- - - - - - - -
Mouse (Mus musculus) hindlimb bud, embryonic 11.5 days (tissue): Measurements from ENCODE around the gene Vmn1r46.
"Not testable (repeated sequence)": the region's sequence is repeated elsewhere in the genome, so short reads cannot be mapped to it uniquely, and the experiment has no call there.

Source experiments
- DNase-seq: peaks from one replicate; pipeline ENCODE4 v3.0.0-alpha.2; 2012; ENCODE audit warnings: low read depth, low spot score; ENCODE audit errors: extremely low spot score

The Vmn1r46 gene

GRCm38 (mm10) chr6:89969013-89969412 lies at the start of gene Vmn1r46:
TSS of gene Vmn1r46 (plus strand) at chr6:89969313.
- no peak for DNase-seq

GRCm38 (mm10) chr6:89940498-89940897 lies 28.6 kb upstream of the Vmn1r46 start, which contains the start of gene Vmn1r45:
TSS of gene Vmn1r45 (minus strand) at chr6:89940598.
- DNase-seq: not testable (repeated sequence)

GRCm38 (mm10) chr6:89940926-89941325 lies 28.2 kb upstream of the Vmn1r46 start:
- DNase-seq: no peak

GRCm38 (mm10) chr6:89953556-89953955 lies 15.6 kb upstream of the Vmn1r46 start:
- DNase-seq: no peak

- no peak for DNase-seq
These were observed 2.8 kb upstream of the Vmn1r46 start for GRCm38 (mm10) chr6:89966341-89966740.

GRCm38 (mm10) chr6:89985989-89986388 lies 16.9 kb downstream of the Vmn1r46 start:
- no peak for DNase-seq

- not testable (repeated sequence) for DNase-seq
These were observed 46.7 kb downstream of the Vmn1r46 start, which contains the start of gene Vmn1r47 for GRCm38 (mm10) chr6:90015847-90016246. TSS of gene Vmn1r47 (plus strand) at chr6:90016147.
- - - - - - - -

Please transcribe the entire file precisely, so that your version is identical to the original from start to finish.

Mouse (Mus musculus) hindlimb bud, embryonic 11.5 days (tissue): Measurements from ENCODE around the gene Vmn1r46.
"Not testable (repeated sequence)": the region's sequence is repeated elsewhere in the genome, so short reads cannot be mapped to it uniquely, and the experiment has no call there.

Source experiments
- DNase-seq: peaks from one replicate; pipeline ENCODE4 v3.0.0-alpha.2; 2012; ENCODE audit warnings: low read depth, low spot score; ENCODE audit errors: extremely low spot score

The Vmn1r46 gene

GRCm38 (mm10) chr6:89969013-89969412 lies at the start of gene Vmn1r46:
TSS of gene Vmn1r46 (plus strand) at chr6:89969313.
- no peak for DNase-seq

GRCm38 (mm10) chr6:89940498-89940897 lies 28.6 kb upstream of the Vmn1r46 start, which contains the start of gene Vmn1r45:
TSS of gene Vmn1r45 (minus strand) at chr6:89940598.
- DNase-seq: not testable (repeated sequence)

GRCm38 (mm10) chr6:89940926-89941325 lies 28.2 kb upstream of the Vmn1r46 start:
- DNase-seq: no peak

GRCm38 (mm10) chr6:89953556-89953955 lies 15.6 kb upstream of the Vmn1r46 start:
- DNase-seq: no peak

- no peak for DNase-seq
These were observed 2.8 kb upstream of the Vmn1r46 start for GRCm38 (mm10) chr6:89966341-89966740.

GRCm38 (mm10) chr6:89985989-89986388 lies 16.9 kb downstream of the Vmn1r46 start:
- no peak for DNase-seq

- not testable (repeated sequence) for DNase-seq
These were observed 46.7 kb downstream of the Vmn1r46 start, which contains the start of gene Vmn1r47 for GRCm38 (mm10) chr6:90015847-90016246. TSS of gene Vmn1r47 (plus strand) at chr6:90016147.